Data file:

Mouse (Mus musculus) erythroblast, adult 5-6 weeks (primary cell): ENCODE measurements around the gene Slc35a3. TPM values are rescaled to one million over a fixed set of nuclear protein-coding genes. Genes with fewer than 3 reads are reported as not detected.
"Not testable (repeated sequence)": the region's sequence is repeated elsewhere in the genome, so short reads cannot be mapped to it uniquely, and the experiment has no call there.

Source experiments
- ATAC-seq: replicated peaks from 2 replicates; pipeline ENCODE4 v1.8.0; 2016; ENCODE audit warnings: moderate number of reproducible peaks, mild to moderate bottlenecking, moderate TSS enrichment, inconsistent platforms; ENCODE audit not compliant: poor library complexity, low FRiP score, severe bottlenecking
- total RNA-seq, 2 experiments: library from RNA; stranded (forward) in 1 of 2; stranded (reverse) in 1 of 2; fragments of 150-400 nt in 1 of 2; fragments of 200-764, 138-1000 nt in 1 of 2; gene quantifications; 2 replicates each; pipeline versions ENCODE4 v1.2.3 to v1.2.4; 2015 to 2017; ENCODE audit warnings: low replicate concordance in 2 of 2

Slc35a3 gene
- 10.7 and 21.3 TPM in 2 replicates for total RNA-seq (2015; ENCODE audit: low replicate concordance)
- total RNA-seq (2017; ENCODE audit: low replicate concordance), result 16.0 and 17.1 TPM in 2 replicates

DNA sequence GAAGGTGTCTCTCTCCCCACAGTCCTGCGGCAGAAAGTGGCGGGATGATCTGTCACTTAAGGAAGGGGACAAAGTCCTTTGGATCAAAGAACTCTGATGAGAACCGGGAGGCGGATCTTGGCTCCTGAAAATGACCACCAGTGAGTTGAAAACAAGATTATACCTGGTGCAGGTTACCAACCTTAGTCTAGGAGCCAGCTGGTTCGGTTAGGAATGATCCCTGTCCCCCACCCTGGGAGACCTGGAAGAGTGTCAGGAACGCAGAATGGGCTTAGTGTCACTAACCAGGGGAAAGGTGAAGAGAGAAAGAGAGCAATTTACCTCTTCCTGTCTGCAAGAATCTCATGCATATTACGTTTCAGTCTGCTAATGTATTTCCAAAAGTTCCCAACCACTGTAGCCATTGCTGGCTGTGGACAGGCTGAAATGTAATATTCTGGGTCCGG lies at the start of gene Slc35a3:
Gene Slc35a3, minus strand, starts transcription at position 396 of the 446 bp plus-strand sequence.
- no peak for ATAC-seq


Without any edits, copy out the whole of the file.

Mouse (Mus musculus) erythroblast, adult 5-6 weeks (primary cell): ENCODE measurements around the gene Slc35a3. TPM values are rescaled to one million over a fixed set of nuclear protein-coding genes. Genes with fewer than 3 reads are reported as not detected.
"Not testable (repeated sequence)": the region's sequence is repeated elsewhere in the genome, so short reads cannot be mapped to it uniquely, and the experiment has no call there.

Source experiments
- ATAC-seq: replicated peaks from 2 replicates; pipeline ENCODE4 v1.8.0; 2016; ENCODE audit warnings: moderate number of reproducible peaks, mild to moderate bottlenecking, moderate TSS enrichment, inconsistent platforms; ENCODE audit not compliant: poor library complexity, low FRiP score, severe bottlenecking
- total RNA-seq, 2 experiments: library from RNA; stranded (forward) in 1 of 2; stranded (reverse) in 1 of 2; fragments of 150-400 nt in 1 of 2; fragments of 200-764, 138-1000 nt in 1 of 2; gene quantifications; 2 replicates each; pipeline versions ENCODE4 v1.2.3 to v1.2.4; 2015 to 2017; ENCODE audit warnings: low replicate concordance in 2 of 2

Slc35a3 gene
- 10.7 and 21.3 TPM in 2 replicates for total RNA-seq (2015; ENCODE audit: low replicate concordance)
- total RNA-seq (2017; ENCODE audit: low replicate concordance), result 16.0 and 17.1 TPM in 2 replicates

DNA sequence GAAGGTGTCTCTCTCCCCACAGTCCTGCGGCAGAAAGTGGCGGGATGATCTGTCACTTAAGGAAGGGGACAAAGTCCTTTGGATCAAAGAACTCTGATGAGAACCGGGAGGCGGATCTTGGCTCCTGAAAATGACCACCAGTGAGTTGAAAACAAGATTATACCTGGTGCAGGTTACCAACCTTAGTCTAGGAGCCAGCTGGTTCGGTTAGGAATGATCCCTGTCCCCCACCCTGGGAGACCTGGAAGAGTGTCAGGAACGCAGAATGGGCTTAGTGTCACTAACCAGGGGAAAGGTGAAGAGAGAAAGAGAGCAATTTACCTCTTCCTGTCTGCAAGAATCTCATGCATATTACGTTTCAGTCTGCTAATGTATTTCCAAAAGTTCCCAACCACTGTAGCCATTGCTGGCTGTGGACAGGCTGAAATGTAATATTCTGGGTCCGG lies at the start of gene Slc35a3:
Gene Slc35a3, minus strand, starts transcription at position 396 of the 446 bp plus-strand sequence.
- no peak for ATAC-seq